I must point out that these were not the usual journalists, the ruddy-faced football scribes who make a living out of writing about the game that they undoubtedly love, and who have always treated me, as a foreign writer writing in a foreign language, with utmost respect and kindness. But in certain sections of the press through the buildup to the game the focus had been cast solely on the prospect of a repeat of the trouble that flared at the last time BFC played in the big cup, the DFB Pokal, at the Jahn-Sportpark versus Kaiserslautern. One got the impression that they were as keen for it to happen as BFC themselves were desperate not to let it.
The storming of the Kaiserslautern end at the end of that cup tie set BFC back years. They had been working hard on their image, exemplified by their youth policies and a public commitment to stamping out racism in the stadium written weekly in the club programme. They seemed to be trying so hard, like Sisyphus, to push that rock up the mountain but as soon as they got an opportunity on the big stage to show that they were changing, it just rolled back down on them as a mess of boneheaded morons, many of whom never attended their home fixtures in the fifth division, saw that stage as one that was theirs by rights to use as they deemed fit.
Now I am no blind defender of Dynamo – there are undoubtedly still some pretty nasty fans at the club, and their hard work must continue unabated – but on Sunday their club could be rightly proud of them all, as evidenced by the fact that one writer had to travel back on the S-Bahn, rubbernecking from the safety of the back carriage, to report that some fans were singing some hideous songs and glorying in Germany's dubious past. Put simply, and this is not to excuse any rightwing behaviour, a couple of arseholes travelling back from a game of football is simply not news.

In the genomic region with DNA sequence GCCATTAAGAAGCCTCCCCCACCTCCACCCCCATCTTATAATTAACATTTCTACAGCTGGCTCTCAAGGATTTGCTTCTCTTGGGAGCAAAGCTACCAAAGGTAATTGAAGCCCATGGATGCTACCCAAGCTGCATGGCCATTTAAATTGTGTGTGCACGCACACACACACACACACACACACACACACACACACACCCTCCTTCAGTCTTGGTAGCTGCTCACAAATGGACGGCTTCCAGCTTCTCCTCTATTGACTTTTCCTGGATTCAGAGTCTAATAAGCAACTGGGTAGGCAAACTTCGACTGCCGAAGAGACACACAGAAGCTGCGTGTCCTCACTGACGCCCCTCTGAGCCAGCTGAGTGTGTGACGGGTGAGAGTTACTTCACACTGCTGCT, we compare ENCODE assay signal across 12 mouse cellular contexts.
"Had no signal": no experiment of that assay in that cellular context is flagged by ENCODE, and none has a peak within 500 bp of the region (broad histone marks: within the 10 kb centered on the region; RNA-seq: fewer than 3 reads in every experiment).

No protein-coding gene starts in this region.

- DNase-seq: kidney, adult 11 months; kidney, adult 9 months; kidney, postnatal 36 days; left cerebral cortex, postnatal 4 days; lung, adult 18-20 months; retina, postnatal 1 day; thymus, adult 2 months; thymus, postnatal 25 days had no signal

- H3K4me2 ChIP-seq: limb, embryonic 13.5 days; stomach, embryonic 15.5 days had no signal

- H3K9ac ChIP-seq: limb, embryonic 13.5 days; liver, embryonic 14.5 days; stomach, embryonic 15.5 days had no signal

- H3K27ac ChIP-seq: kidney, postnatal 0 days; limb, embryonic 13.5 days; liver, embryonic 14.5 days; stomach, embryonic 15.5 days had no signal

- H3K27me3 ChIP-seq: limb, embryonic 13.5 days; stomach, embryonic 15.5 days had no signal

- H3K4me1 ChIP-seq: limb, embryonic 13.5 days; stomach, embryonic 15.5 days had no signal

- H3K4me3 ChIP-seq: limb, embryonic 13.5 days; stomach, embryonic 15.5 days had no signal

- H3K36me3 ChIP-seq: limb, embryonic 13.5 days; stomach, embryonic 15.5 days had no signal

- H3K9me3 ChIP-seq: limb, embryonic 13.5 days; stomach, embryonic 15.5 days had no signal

Their team had been unlucky to lose 2-0 to the Bundesliga side, and they had fought gainfully until the end, but they were, understandably, just lacking that final touch, that decisive piece of class to make the difference. The performances of Kevin Gutsche and Björn Brunnemann, amongst many others, did not deserve to lead to them slinking out of the cup, but at least their showing, and the peaceful atmosphere could ensure that the papers would be forced to at least try concentrate on the game itself.
Football needs teams like BFC, it needs its pantomime villains as much as it needs its paragons of virtue, but what it doesn’t need is a malignant rightwing presence that becomes a self-fulfilling prophecy when the press only concentrate on the bad things at the club.
Hopefully the continuing cleaning up of BFC Dynamo’s image will allow the unremarked upon work of so many of their youth coaches in the poorer districts of Berlin to teach their charges about the benefits of inclusion, and about team spirit and respect for oneself and for others to continue. Hopefully their fans will be able to intimidatingly roar on their team without us and them reverting to that mindset of the 1980s that succeeds only to dredge up the pond life of humanity for the front pages and colouring all of their fans as being the same.
Hopefully Big Mouth won’t strike again and that the hope of a chink of light at the heart of one of Germany's most reviled sides will continue to go unextinguished.